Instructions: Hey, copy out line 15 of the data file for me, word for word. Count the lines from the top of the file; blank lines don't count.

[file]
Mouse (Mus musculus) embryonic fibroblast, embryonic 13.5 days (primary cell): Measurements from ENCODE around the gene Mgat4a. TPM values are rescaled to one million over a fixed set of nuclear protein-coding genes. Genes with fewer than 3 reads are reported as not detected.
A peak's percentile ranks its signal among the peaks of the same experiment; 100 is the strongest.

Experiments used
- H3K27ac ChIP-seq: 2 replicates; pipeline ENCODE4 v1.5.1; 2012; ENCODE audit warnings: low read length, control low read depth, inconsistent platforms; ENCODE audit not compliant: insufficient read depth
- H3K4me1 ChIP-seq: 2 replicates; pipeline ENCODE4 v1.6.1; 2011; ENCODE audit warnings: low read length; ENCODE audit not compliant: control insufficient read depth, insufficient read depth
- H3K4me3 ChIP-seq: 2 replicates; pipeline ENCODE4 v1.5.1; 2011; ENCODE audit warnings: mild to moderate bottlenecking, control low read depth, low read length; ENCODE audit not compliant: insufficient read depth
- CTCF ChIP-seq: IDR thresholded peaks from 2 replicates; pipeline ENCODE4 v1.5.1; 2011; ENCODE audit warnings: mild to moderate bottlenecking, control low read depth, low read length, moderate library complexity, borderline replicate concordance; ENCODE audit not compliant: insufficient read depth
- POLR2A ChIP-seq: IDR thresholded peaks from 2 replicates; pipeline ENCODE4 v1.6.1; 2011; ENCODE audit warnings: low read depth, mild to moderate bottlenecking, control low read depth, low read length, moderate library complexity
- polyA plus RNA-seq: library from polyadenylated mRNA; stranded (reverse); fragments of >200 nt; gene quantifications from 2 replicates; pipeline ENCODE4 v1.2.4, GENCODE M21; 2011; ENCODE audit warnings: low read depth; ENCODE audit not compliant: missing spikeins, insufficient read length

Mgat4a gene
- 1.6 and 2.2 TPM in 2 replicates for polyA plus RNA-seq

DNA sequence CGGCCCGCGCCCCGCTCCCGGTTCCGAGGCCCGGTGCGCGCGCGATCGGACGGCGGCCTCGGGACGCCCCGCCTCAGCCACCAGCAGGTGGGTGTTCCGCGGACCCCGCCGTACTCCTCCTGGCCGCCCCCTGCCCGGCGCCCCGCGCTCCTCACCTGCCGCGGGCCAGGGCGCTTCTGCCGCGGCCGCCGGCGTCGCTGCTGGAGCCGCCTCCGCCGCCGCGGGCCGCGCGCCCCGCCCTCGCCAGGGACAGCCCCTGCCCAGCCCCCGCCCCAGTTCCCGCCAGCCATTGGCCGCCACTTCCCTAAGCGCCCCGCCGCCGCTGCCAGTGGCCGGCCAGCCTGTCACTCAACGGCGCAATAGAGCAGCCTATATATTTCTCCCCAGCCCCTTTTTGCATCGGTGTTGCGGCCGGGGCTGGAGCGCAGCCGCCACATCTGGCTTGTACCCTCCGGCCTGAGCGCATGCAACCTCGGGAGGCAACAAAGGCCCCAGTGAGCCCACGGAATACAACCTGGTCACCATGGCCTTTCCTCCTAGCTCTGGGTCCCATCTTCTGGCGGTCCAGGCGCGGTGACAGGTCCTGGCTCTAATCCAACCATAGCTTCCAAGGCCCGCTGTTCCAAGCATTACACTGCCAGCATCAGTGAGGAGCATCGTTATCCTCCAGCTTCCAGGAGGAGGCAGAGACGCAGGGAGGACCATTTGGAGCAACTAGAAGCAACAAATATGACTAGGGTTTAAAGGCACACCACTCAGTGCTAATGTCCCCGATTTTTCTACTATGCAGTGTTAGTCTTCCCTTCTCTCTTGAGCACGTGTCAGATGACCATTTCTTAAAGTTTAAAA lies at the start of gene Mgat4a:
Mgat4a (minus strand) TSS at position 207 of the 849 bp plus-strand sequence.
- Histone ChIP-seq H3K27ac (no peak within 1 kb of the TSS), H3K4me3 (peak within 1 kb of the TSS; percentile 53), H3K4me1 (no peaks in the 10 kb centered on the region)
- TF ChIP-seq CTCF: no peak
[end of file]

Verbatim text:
- TF ChIP-seq CTCF: no peak